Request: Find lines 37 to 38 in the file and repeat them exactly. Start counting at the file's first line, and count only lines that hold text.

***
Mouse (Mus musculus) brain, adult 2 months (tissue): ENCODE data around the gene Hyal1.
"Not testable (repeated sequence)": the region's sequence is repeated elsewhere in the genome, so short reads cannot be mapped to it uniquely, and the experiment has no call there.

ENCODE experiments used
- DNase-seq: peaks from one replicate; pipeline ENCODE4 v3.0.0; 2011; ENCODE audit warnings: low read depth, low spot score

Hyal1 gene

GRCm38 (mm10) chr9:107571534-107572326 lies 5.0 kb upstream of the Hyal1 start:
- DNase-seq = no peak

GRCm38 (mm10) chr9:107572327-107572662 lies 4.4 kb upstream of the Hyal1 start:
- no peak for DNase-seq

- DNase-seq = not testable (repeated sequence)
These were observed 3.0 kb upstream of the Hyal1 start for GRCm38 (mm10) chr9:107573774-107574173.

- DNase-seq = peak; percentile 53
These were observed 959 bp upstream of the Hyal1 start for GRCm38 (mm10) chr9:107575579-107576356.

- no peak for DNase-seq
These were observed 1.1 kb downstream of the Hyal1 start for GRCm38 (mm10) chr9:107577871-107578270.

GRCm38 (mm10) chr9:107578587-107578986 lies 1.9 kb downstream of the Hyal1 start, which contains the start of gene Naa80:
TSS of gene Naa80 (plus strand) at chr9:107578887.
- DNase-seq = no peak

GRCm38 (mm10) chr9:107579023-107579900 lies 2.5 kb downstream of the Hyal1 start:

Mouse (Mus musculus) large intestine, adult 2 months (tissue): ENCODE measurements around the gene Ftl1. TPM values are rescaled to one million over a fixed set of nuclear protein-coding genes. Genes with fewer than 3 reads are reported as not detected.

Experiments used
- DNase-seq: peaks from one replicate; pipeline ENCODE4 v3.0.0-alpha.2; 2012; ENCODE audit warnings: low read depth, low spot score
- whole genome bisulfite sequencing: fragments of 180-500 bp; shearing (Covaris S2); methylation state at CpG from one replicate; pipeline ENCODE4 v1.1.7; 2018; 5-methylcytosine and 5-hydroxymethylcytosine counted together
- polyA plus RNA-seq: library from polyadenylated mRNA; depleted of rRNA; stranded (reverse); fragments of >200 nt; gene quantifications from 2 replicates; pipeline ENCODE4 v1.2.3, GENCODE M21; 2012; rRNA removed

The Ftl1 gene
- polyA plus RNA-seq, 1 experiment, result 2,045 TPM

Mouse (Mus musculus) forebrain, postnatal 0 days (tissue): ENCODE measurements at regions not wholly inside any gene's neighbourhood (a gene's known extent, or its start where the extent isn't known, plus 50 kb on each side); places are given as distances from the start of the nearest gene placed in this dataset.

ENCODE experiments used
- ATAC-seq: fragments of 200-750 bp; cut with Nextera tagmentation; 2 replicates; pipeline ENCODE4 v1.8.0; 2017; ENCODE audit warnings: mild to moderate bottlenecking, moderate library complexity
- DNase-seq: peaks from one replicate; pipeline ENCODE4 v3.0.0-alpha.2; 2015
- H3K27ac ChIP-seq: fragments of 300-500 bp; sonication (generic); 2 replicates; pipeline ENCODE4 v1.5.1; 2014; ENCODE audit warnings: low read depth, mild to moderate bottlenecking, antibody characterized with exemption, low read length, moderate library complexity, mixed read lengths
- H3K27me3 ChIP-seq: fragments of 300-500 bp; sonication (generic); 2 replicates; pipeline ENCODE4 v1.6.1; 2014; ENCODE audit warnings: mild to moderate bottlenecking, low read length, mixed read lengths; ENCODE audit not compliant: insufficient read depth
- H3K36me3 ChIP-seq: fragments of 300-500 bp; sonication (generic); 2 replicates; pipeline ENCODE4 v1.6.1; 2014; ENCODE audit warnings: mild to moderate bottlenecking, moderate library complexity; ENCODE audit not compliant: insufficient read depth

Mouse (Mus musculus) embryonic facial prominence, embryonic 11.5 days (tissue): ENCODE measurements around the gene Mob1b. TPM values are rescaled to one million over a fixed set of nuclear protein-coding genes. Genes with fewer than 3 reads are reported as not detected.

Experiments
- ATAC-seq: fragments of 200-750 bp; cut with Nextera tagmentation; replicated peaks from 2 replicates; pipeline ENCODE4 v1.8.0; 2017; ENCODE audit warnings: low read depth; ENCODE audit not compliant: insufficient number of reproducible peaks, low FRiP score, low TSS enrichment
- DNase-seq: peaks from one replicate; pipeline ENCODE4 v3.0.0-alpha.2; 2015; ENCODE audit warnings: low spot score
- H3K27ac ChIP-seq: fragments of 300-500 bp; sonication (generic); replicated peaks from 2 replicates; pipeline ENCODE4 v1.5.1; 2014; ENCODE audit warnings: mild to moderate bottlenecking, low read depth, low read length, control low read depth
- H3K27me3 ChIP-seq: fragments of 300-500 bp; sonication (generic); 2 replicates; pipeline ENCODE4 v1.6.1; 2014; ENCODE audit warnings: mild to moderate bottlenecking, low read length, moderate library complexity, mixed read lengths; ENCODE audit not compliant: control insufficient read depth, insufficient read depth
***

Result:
- DNase-seq: peaks from one replicate; pipeline ENCODE4 v3.0.0-alpha.2; 2015; ENCODE audit warnings: low spot score
- H3K27ac ChIP-seq: fragments of 300-500 bp; sonication (generic); replicated peaks from 2 replicates; pipeline ENCODE4 v1.5.1; 2014; ENCODE audit warnings: mild to moderate bottlenecking, low read depth, low read length, control low read depth